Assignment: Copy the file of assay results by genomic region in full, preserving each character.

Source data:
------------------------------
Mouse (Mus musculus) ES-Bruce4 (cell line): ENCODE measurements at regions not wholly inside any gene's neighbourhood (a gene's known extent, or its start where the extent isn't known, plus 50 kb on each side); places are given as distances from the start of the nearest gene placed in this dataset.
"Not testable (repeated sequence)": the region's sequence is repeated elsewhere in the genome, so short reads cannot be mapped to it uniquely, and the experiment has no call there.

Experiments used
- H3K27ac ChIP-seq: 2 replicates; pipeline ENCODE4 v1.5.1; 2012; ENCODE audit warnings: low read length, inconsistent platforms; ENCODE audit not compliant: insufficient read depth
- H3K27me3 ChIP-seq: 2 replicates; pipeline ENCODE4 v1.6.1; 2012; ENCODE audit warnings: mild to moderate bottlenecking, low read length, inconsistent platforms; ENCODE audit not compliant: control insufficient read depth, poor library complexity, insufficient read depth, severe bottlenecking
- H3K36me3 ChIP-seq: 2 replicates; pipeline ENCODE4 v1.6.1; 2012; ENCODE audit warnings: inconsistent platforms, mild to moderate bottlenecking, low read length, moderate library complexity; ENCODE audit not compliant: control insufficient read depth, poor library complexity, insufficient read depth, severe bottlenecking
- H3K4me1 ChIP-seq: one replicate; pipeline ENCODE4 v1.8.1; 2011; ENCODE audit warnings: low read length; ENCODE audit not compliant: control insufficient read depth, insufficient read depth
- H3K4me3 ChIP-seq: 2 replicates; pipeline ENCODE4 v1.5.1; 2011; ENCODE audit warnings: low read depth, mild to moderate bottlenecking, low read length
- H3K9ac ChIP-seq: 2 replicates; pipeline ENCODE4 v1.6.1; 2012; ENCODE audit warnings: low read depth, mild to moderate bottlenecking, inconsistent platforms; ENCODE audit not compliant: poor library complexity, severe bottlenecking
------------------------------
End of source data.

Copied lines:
Mouse (Mus musculus) ES-Bruce4 (cell line): ENCODE measurements at regions not wholly inside any gene's neighbourhood (a gene's known extent, or its start where the extent isn't known, plus 50 kb on each side); places are given as distances from the start of the nearest gene placed in this dataset.
"Not testable (repeated sequence)": the region's sequence is repeated elsewhere in the genome, so short reads cannot be mapped to it uniquely, and the experiment has no call there.

Experiments used
- H3K27ac ChIP-seq: 2 replicates; pipeline ENCODE4 v1.5.1; 2012; ENCODE audit warnings: low read length, inconsistent platforms; ENCODE audit not compliant: insufficient read depth
- H3K27me3 ChIP-seq: 2 replicates; pipeline ENCODE4 v1.6.1; 2012; ENCODE audit warnings: mild to moderate bottlenecking, low read length, inconsistent platforms; ENCODE audit not compliant: control insufficient read depth, poor library complexity, insufficient read depth, severe bottlenecking
- H3K36me3 ChIP-seq: 2 replicates; pipeline ENCODE4 v1.6.1; 2012; ENCODE audit warnings: inconsistent platforms, mild to moderate bottlenecking, low read length, moderate library complexity; ENCODE audit not compliant: control insufficient read depth, poor library complexity, insufficient read depth, severe bottlenecking
- H3K4me1 ChIP-seq: one replicate; pipeline ENCODE4 v1.8.1; 2011; ENCODE audit warnings: low read length; ENCODE audit not compliant: control insufficient read depth, insufficient read depth
- H3K4me3 ChIP-seq: 2 replicates; pipeline ENCODE4 v1.5.1; 2011; ENCODE audit warnings: low read depth, mild to moderate bottlenecking, low read length
- H3K9ac ChIP-seq: 2 replicates; pipeline ENCODE4 v1.6.1; 2012; ENCODE audit warnings: low read depth, mild to moderate bottlenecking, inconsistent platforms; ENCODE audit not compliant: poor library complexity, severe bottlenecking